Machine learning techniques enable us to automatically extract features from data so as to solve predictive tasks, such as speech recognition, object recognition, machine translation, question-answering, anomaly detection, medical diagnosis and prognosis, automatic algorithm configuration, personalisation, robot control, time series forecasting, and much more. Learning systems adapt so that they can efficiently solve new tasks related to previously encountered tasks.

This course will introduce the field of machine learning, in particular focusing on the core concepts of supervised and unsupervised learning. In supervised learning we will discuss algorithms which are trained on input data labelled with a desired output, for instance an image of a face and the name of the person whose face it is, and learn a function mapping from the input to the output. Unsupervised learning aims to discover latent structure in an input signal where no output labels are available, an example of which is grouping news articles based on the topics they cover. Students will learn algorithms which underpin many popular machine learning techniques, as well as developing an understanding of the theoretical relationships between these algorithms. The practicals will concern the application of machine learning to a range of real-world problems.


Machine learning is a mathematical discipline and it is helpful to have a good background in linear algebra, calculus, probability and algorithms. If you have not taken the following courses (or their equivalents) you should speak with the instructor prior to registering for this course.

Who should take this course?

Undergraduates who have completed the prerequisites and interested in machine learning should enrol. M.Sc. students who have not completed a machine learning course may enrol; those who have completed a machine learning course should consider either AML or DL or both.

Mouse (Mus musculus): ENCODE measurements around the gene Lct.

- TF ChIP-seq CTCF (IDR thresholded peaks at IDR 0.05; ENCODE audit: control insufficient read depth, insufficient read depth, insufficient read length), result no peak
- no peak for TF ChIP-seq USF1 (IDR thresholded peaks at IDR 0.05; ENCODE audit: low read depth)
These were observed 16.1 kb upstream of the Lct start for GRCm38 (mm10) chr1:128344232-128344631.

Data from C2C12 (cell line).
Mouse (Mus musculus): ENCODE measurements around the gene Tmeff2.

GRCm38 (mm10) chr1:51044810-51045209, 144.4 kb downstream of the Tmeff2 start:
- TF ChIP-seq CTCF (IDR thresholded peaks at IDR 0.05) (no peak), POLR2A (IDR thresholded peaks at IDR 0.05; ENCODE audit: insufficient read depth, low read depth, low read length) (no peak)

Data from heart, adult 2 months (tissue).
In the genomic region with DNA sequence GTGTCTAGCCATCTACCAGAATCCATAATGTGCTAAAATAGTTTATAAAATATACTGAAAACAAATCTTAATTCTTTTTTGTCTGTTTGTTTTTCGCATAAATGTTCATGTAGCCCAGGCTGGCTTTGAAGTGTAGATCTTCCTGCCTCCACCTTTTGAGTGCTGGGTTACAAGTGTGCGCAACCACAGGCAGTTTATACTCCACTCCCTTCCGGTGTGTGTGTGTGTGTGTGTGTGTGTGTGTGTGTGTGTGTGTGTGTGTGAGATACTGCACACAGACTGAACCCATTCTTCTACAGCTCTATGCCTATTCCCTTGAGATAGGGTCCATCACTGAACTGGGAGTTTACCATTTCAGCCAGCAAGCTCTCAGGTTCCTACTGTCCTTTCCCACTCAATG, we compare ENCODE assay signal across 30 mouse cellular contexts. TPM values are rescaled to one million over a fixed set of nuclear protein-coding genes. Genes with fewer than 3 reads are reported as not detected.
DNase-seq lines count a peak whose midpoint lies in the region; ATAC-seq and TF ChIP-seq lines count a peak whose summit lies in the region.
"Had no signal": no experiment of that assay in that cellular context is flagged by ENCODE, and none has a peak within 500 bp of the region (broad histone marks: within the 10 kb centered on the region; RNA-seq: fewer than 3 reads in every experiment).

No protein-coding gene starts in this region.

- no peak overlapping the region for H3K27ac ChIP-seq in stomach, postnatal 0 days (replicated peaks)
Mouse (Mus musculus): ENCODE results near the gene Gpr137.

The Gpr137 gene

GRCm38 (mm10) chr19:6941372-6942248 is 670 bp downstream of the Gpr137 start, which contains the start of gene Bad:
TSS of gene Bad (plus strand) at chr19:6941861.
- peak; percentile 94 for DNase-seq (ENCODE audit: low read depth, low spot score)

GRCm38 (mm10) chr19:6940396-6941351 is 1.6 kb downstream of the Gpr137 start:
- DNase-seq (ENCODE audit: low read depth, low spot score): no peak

Recommended Textbooks

Most material covered in the course can be found in the following books. Multiple copies are available for short loan in the department library. Further copies may be available in the RSL and college libraries.

  • (Mur) K. P. Murphy. Machine Learning: A Probabilistic Perspective. MIT Press 2012. (Electronic copy available through the Bodleian library.)
  • (Bis) C. M. Bishop. Pattern Recognition and Machine Learning. Springer 2007.
  • (HTF) T. Hastie, R. Tibshirani and J. Friedman. The Elements of Statistical Learning. Springer 2011. (Available for download on the authors' web-page)

In addition, for neural networks and deep learning, students may find the following online books useful.

  • (Nie) M. Nielsen. Neural Networks and Deep Learning. Online book available here.
  • (GBC) I. Goodfellow, Y. Bengio, A. Courville. Deep Learning, MIT Press (in preparation). Draft available here.


The course will have a sit-down final exam. The exam for M.Sc. students and undergraduates will be at different times.

Contact Information

Apart from lectures, classes and practicals, we have set up a Piazza forum. Please sign up here. You should use this forum to ask questions which could be answered by your classmates, TAs, and the lecturer. Should you so wish, you can also post to this forum anonymously. You may also send private messages to the lecturer and teaching staff, though we recommend that you use this option sparingly.

If your question is personal in nature, you should contact the lecturer and/or your academic adviser directly via email. Please allow at least 48 hours for an email response.

It can be challenging for the lecturer to gauge how smoothly the course is progressing. Your comments, suggestions and feedback are always welcome. If you would like to remain anonymous while doing so, feel free to use an anonymous emailer such as this one. In addition, please do not forget to fill out the official feedback forms at the end of the term.